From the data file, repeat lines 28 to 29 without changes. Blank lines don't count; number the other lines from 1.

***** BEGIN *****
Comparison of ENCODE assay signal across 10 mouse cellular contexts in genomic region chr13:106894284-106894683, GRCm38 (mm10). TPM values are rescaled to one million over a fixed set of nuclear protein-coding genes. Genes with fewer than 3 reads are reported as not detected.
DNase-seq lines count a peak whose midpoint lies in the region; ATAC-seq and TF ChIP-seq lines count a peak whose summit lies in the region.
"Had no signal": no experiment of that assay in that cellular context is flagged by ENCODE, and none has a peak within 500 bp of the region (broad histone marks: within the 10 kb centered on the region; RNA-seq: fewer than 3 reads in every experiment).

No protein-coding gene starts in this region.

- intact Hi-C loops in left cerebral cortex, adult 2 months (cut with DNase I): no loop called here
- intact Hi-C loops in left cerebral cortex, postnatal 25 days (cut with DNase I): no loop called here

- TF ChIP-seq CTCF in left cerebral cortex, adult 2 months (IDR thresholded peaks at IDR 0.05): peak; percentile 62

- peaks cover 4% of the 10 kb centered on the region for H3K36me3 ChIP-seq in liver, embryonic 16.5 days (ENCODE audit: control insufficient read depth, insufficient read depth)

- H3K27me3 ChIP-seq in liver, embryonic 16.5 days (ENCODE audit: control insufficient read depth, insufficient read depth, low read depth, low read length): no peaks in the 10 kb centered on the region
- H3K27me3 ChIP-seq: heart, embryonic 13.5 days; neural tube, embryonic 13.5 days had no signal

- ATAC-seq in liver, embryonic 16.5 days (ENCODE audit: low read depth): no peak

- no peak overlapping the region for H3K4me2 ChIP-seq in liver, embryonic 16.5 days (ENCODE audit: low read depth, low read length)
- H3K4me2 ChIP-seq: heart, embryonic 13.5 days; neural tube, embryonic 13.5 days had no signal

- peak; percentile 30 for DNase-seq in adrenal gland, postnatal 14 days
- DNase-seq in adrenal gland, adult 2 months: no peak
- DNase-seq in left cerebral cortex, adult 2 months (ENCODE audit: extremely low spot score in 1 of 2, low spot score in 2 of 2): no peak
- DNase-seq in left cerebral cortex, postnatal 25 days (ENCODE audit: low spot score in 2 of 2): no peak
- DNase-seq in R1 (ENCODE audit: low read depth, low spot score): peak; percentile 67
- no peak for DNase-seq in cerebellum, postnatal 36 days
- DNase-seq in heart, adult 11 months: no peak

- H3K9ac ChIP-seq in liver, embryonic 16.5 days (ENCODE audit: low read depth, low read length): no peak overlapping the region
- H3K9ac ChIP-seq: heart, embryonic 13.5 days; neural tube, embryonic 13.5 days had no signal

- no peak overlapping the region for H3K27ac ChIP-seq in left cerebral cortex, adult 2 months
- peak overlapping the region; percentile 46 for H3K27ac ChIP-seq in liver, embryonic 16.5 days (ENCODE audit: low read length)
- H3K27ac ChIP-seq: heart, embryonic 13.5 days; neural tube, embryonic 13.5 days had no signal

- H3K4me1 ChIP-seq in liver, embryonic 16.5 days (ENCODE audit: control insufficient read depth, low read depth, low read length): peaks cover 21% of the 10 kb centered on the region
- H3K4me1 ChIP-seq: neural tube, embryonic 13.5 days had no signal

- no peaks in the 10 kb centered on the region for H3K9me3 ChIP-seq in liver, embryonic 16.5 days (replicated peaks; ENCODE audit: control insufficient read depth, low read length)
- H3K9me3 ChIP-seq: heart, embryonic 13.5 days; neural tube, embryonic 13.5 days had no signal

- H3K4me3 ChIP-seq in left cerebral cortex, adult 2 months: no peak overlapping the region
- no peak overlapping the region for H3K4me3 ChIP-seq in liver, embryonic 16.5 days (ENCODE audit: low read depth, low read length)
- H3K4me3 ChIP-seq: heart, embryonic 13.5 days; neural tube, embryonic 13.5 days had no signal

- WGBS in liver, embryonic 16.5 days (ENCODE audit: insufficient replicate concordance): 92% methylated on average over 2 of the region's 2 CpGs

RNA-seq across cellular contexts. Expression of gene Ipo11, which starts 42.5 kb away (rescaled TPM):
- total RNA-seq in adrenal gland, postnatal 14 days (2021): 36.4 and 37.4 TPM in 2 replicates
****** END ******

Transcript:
- no peaks in the 10 kb centered on the region for H3K9me3 ChIP-seq in liver, embryonic 16.5 days (replicated peaks; ENCODE audit: control insufficient read depth, low read length)
- H3K9me3 ChIP-seq: heart, embryonic 13.5 days; neural tube, embryonic 13.5 days had no signal